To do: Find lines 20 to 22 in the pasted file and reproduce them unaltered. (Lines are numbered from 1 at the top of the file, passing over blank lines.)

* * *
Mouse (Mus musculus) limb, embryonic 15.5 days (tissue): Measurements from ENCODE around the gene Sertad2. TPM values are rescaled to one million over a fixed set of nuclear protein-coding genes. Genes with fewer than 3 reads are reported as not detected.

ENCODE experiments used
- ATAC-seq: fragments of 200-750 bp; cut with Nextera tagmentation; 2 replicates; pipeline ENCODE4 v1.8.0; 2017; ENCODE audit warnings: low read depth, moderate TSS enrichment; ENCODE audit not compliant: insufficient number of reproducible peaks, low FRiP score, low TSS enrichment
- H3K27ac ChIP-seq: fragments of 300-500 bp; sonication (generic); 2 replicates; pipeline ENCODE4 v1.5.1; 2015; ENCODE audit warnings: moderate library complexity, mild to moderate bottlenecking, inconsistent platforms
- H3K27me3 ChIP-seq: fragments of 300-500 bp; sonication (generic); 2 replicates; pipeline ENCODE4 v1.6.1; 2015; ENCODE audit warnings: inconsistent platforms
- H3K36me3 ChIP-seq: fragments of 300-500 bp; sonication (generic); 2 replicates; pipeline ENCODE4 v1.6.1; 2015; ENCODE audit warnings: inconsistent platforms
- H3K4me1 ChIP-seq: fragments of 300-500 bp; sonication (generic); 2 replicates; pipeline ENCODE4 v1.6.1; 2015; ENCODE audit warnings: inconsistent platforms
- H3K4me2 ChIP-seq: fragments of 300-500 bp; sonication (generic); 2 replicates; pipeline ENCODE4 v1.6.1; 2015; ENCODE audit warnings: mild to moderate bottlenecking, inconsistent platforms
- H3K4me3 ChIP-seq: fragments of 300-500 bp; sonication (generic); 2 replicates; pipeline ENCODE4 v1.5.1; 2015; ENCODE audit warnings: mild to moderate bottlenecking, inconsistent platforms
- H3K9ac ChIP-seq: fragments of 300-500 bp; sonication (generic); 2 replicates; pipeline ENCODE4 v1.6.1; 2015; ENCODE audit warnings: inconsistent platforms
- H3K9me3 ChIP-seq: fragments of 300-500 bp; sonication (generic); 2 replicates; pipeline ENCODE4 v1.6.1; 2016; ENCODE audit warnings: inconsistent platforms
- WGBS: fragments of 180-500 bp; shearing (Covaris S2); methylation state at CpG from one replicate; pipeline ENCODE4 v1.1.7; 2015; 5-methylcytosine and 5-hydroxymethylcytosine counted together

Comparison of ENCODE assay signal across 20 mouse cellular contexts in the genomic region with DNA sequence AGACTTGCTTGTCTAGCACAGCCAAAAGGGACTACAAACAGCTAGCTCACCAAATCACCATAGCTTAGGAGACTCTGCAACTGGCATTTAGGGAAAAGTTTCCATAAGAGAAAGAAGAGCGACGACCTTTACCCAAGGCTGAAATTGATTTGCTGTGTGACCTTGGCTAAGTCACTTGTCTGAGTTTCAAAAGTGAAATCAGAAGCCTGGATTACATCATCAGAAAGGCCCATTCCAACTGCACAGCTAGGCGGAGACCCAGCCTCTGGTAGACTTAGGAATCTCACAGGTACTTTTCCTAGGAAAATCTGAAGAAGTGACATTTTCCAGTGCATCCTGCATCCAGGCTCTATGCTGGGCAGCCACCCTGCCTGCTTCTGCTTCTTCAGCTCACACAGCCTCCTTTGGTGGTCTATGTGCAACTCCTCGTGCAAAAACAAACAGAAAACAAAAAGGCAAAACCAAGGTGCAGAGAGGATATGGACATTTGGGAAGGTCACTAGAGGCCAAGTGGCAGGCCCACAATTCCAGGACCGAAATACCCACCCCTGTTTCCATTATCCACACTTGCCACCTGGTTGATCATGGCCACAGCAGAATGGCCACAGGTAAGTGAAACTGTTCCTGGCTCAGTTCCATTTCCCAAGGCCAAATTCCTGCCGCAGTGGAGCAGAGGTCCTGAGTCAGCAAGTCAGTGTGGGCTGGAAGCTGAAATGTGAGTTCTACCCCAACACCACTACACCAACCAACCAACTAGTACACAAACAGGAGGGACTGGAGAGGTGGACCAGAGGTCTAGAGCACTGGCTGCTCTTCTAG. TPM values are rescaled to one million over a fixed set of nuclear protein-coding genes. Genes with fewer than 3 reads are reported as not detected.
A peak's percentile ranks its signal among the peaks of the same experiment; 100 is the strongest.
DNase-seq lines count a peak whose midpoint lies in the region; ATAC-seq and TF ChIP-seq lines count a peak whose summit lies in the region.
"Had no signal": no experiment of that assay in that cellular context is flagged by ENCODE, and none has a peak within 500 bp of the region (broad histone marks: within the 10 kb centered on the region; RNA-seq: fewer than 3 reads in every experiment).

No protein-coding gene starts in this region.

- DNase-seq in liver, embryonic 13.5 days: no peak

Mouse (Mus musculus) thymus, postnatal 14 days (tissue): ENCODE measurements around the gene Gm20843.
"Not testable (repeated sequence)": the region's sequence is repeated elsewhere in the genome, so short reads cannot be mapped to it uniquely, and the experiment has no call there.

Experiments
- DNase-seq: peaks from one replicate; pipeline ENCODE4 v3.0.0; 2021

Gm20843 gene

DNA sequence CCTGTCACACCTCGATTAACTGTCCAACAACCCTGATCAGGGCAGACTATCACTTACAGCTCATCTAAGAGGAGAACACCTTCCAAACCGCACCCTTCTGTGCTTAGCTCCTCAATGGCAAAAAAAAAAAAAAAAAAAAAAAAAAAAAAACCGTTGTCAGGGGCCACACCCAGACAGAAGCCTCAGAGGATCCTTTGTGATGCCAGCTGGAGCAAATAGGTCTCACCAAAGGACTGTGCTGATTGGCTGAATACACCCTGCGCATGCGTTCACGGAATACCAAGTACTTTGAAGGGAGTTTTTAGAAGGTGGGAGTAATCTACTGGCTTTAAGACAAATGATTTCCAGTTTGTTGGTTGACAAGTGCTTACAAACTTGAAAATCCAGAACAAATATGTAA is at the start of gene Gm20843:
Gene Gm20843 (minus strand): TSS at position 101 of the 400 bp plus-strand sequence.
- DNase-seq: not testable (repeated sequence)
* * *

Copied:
"Not testable (repeated sequence)": the region's sequence is repeated elsewhere in the genome, so short reads cannot be mapped to it uniquely, and the experiment has no call there.

Experiments
- DNase-seq: peaks from one replicate; pipeline ENCODE4 v3.0.0; 2021